ProMIS Neurosciences Inc.

01/15/2020 | News release | Distributed by Public on 01/15/2020 06:32

ProMIS Neurosciences Appoints Dr. José Luis Molinuevo to its Scientific Advisory Board

Leader in clinical research for Alzheimer's, Parkinson's and other misfolded protein diseases joins advisory board of global leaders in neurodegenerative diseases

TORONTO, Ontario and CAMBRIDGE, Mass.-January 15, 2020-ProMIS Neurosciences, Inc. (TSX: PMN) (OTCQB: ARFXF), a biotechnology company focused on the discovery and development of antibody therapeutics targeting toxic oligomers implicated in the development of neurodegenerative diseases, has welcomed José Luis Molinuevo, MD, PhD, to its scientific advisory board (SAB). Dr. Molinuevo is an internationally recognized neurologist, researcher, professor, principal investigator and clinician focused on Alzheimer's disease (AD) and related disorders, including other protein misfolding diseases such as Parkinson's.

Dr. Molinuevo is the Scientific Director of the Alzheimer Prevention Program at the BarcelonaBeta Brain Research Center (BBRC)in Barcelona, Spain, which focuses on Alzheimer's disease prevention from a clinical, cognitive, genetic, and biomarker perspective. He is an associate professor at the University Pompeu Fabra, member of several professional societies governing neurodegenerative diseases, principal investigator of multiple clinical trials and research studies on AD and author of more than 330 international scientific papers, several books and over 20 book chapters on neurodegenerative diseases. He received his MD from the University of Valencia and his PhD in neurology from the University of Barcelona.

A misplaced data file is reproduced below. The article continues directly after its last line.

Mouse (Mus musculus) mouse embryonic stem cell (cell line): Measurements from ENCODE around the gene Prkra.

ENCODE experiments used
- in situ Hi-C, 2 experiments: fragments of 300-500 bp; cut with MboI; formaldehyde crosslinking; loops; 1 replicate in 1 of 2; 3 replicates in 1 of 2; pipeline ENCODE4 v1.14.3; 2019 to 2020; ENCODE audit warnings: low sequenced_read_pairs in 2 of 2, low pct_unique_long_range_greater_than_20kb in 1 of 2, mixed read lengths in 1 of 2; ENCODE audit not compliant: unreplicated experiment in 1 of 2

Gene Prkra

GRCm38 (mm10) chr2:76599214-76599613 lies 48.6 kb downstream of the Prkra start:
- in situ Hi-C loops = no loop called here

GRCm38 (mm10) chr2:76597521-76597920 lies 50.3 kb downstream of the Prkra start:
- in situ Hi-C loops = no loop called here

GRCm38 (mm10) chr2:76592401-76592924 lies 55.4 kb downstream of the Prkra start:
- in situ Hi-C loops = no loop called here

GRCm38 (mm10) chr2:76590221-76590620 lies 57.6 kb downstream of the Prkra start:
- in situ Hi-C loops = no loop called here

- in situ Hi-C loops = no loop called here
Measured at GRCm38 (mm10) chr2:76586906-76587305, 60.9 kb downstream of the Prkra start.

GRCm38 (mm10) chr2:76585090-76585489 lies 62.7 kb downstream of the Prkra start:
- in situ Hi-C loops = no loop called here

'Dr. Molinuevo's research contributions to Alzheimer's and other protein misfolding diseases has strengthened our understanding of toxicity in the brain,' said Eugene Williams, Executive Chairman of ProMIS Neurosciences. 'He's a beacon among the community of researchers who believe the revised amyloid hypothesis - which zeroes in on the toxic oligomer of beta amyloid as the driver of brain cell death - will drive a next generation of beta-amyloid targeting therapies that offer precision selectivity for this toxic target following anticipated regulatory approval for the first-generation candidate, aducanumab. We're honored to work with such an accomplished, committed SAB, and extend our warmest welcome to Dr. Molinuevo.'

'This is an incredibly exciting time in Alzheimer's disease research,' said Dr. José Luis Molinuevo, MD, PhD. 'In this decade, we'll see the first disease modifying therapy for AD followed by better, second generation therapies, validating decades of data showing the toxic role of misfolded amyloid beta in the brain. Protein misfolding is a root cause of several other neurodegenerative diseases, and ProMIS is uniquely able to target only the toxic oligomer of these misfolded species, a previously elusive accomplishment. I'm honored to join such an esteemed group of leaders in neurodegenerative disease as we embark on a decade that I feel will be marked by several disease-modifying therapies for not only Alzheimer's but a host of other neurodegenerative diseases.'